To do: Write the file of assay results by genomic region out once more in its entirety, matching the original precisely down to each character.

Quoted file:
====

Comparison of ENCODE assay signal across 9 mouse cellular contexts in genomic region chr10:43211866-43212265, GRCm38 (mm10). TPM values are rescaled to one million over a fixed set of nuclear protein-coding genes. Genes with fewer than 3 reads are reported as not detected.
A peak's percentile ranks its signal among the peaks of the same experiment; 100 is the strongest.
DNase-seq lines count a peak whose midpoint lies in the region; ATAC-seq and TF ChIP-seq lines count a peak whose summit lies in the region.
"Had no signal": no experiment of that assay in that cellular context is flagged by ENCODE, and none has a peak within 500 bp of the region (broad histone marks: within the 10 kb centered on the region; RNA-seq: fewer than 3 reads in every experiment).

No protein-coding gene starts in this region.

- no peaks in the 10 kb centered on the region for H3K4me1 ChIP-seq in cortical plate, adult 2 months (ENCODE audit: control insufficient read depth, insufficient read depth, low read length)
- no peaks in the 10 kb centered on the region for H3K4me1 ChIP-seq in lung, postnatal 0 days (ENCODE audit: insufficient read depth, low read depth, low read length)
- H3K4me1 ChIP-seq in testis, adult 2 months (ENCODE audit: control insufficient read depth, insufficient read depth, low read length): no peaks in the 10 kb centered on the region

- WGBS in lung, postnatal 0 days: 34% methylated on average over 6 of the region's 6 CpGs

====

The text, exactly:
Comparison of ENCODE assay signal across 9 mouse cellular contexts in genomic region chr10:43211866-43212265, GRCm38 (mm10). TPM values are rescaled to one million over a fixed set of nuclear protein-coding genes. Genes with fewer than 3 reads are reported as not detected.
A peak's percentile ranks its signal among the peaks of the same experiment; 100 is the strongest.
DNase-seq lines count a peak whose midpoint lies in the region; ATAC-seq and TF ChIP-seq lines count a peak whose summit lies in the region.
"Had no signal": no experiment of that assay in that cellular context is flagged by ENCODE, and none has a peak within 500 bp of the region (broad histone marks: within the 10 kb centered on the region; RNA-seq: fewer than 3 reads in every experiment).

No protein-coding gene starts in this region.

- no peaks in the 10 kb centered on the region for H3K4me1 ChIP-seq in cortical plate, adult 2 months (ENCODE audit: control insufficient read depth, insufficient read depth, low read length)
- no peaks in the 10 kb centered on the region for H3K4me1 ChIP-seq in lung, postnatal 0 days (ENCODE audit: insufficient read depth, low read depth, low read length)
- H3K4me1 ChIP-seq in testis, adult 2 months (ENCODE audit: control insufficient read depth, insufficient read depth, low read length): no peaks in the 10 kb centered on the region

- WGBS in lung, postnatal 0 days: 34% methylated on average over 6 of the region's 6 CpGs